Union Casts Spotlight On Employment Practices At Teesside EfW

Concerns about the employment and recruitment practices at the energy-from-waste plant being built at the Wilton complex on Teesside have been expressed by Unite, the country’s largest union. 

The dispute involves the construction project, which is a joint venture between SITA SEMBCORP UK, a consortium led by SITA UK. Unite claims that it is being built outside of the terms of all the national agreements (CIJC and NAECI) for the construction industry, which have been in place for more than 30 years.

Unite has members working on the £200m plant, and says it is critical about the lack of access to workers at the project. This follows on-going concerns about undercutting of wage rates and the failure to abide by the “recognised national agreements”.

Unite regional officer Steve Cason – “Our members have expressed serious concern about the lack of opportunity to train the next generation of apprenticeships to acquire the skills and experience to maintain these plants in the future”

Unite also says it is worried at the lack of job opportunities for people from the local community. The union would like to see all the companies taking the lead on apprenticeships and ensuring opportunities are available for young people.

According to Unite, there also appears to be a high number of agency labour onsite, operating through umbrella companies who are employed with no employment rights.

A public meeting called by Construction Activists Committee on Teesside will be held on Saturday (18 April) at Majuba car park in Redcar TS10 5BJ starting at 10.00 for an update on the current situation. Officers from Unite, the GMB and Ucatt will be in attendance.

Unite regional officer Steve Cason said: “The public meeting is to inform people of developments at the plant – a joint venture by Sita and Sembcorp which has been dogged by a lack of transparency as to their employment and recruitment practices.

“Talks were held this week with the Merseyside Recycling and Waste Authority, which awarded the 30-year £1.2bn contract to Sita to turn waste into energy. The talks centred on access to the workforce, rates of pay and welfare facilities for all workers.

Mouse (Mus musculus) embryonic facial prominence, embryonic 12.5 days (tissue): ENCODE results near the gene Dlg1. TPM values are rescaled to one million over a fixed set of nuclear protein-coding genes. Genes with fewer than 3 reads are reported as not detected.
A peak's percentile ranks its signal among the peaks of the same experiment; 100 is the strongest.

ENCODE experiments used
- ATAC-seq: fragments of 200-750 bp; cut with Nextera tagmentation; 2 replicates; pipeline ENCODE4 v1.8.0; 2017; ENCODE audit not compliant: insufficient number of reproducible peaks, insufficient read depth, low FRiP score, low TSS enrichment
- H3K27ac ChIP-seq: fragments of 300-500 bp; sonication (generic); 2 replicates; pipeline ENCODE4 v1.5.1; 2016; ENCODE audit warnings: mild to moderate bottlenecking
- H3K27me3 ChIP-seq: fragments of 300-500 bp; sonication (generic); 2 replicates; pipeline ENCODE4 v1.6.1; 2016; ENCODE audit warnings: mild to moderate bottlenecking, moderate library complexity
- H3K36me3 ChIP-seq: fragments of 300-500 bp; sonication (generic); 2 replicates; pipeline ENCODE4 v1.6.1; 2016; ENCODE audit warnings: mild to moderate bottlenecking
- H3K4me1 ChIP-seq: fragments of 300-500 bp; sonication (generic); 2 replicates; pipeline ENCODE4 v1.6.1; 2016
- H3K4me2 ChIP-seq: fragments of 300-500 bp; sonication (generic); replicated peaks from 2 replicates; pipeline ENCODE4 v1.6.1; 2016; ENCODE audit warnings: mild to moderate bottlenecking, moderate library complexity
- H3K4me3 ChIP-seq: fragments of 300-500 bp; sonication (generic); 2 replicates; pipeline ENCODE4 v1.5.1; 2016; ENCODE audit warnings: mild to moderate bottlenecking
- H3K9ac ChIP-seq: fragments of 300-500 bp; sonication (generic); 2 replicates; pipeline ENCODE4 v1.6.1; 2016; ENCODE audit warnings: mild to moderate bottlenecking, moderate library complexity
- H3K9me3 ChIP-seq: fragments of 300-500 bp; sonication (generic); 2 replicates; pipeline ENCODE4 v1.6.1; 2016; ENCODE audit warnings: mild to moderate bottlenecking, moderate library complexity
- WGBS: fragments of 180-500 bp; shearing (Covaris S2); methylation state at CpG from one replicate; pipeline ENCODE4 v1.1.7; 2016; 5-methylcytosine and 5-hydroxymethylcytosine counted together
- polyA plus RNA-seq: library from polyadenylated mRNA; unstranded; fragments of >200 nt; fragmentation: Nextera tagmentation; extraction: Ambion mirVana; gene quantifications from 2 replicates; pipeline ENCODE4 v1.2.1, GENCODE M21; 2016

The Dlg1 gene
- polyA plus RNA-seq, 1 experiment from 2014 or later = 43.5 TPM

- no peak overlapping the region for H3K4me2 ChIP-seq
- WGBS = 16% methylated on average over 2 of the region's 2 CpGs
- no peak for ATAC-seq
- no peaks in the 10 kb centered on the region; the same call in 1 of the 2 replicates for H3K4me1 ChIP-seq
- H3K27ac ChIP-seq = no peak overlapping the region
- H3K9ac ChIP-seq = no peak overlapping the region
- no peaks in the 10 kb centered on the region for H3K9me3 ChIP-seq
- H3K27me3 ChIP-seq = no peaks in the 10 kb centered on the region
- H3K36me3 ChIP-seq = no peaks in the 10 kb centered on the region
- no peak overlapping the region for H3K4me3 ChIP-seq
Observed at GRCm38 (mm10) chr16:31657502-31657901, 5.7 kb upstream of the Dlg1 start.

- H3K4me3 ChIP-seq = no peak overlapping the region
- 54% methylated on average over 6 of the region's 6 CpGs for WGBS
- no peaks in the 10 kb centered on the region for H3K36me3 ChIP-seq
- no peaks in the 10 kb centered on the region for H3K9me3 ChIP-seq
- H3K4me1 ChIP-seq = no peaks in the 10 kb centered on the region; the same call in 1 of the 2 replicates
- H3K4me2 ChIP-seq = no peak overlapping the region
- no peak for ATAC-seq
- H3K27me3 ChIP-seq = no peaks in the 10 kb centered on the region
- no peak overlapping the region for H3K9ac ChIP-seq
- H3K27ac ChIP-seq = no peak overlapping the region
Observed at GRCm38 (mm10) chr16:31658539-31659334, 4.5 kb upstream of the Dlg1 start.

“Other issues raised included bonus and overtime rates, as well as holiday pay and the contractors have been asked to provide answers to these questions.

“Our members have expressed serious concern about the lack of opportunity to train the next generation of apprenticeships to acquire the skills and experience to maintain these plants in the future.

“We call on the Sita and Sembcorp management to genuinely engage with us in meaningful and constructive talks, and adhere to the tried-and- tested national agreements.”

The contract is to manage over 430,000 tonnes of residual household waste each year from Merseyside and Halton. It includes the design, build, finance and operation of two key facilities: a rail loading waste transfer station in Merseyside and a new purpose-built energy-from-waste facility in Teesside.

Both key facilities are expected to be operational by 2016.

CIWM Journal Online has received a comment from Sita, which says: “Allegations continue to be made about the employment of foreign workers at the Wilton 11 construction site, including claims about low rates of pay and accommodation allowances. We continue to refute all of these allegations and there’s no evidence to support any of these claims.

“All of the workers on site, irrespective of their nationality, have rates of pay equivalent or higher to each of the unions’ relevant national agreements. Following discussions with Unite, GMB and UCATT SITA Sembcorp UK has granted Union access to the site so that they may satisfy themselves of these facts.

“Since construction began, a significant proportion of workers on site have been from the local area and we have made significant efforts to try and promote job opportunities to local workers. This included the organisation of a jobs fair at Redcar and Cleveland College on Thursday 19 February, to which 774 people attended.

“However, it is still necessary for a proportion of workers on site to be from wider European Union member states and it would be difficult to deliver a project of this nature without them.

“Energy-from-waste facilities require a great deal of specialist equipment which has had to be sourced from within the wider European Union. These elements are of a bespoke and sophisticated nature, meaning that some of our suppliers choose to use their own specialist and experienced workforce when they are fitted.

“All workers on site, regardless of their nationality, are employed because of their individual skills and abilities. They have a legal entitlement to work in the UK and contribute to the local economy while they are here, furthermore there is no substance to allegations that they are employed on site as a means of sourcing cheap labour.”


 

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